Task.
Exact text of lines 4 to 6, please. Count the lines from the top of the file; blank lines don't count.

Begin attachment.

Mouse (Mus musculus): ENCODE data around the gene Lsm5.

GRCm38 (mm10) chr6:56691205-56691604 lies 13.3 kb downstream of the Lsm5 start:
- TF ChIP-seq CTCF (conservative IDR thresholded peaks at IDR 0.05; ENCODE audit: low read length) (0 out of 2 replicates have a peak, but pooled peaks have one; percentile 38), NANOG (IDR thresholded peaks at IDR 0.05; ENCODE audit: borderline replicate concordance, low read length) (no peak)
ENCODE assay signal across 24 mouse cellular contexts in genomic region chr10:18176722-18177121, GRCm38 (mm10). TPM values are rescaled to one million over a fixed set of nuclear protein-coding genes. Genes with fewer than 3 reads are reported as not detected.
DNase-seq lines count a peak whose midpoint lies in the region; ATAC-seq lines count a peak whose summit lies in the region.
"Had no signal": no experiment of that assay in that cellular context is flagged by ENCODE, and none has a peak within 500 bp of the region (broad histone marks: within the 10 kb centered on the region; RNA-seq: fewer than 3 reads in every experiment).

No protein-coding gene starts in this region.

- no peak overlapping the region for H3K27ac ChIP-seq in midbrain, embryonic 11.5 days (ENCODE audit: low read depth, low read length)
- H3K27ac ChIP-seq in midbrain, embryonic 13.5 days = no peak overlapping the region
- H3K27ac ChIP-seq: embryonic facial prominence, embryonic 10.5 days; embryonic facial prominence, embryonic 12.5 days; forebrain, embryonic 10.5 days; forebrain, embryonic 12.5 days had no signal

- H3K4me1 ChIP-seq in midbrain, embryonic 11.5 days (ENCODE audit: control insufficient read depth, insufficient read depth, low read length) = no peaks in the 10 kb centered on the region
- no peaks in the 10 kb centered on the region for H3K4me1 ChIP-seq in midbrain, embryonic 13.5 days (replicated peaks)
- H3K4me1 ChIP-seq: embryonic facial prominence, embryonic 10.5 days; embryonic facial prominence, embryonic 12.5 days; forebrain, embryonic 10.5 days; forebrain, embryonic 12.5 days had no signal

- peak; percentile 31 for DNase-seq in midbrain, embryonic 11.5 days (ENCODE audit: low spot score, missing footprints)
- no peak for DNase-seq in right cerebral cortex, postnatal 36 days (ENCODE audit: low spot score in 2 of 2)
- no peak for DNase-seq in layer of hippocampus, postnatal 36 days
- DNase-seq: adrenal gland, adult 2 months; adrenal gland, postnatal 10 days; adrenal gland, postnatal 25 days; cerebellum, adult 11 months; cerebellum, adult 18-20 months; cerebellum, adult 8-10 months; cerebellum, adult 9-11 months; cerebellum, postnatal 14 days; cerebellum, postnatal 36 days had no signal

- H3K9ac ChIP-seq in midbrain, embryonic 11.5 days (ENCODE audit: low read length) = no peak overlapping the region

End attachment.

ENCODE assay signal across 24 mouse cellular contexts in genomic region chr10:18176722-18177121, GRCm38 (mm10). TPM values are rescaled to one million over a fixed set of nuclear protein-coding genes. Genes with fewer than 3 reads are reported as not detected.
DNase-seq lines count a peak whose midpoint lies in the region; ATAC-seq lines count a peak whose summit lies in the region.
"Had no signal": no experiment of that assay in that cellular context is flagged by ENCODE, and none has a peak within 500 bp of the region (broad histone marks: within the 10 kb centered on the region; RNA-seq: fewer than 3 reads in every experiment).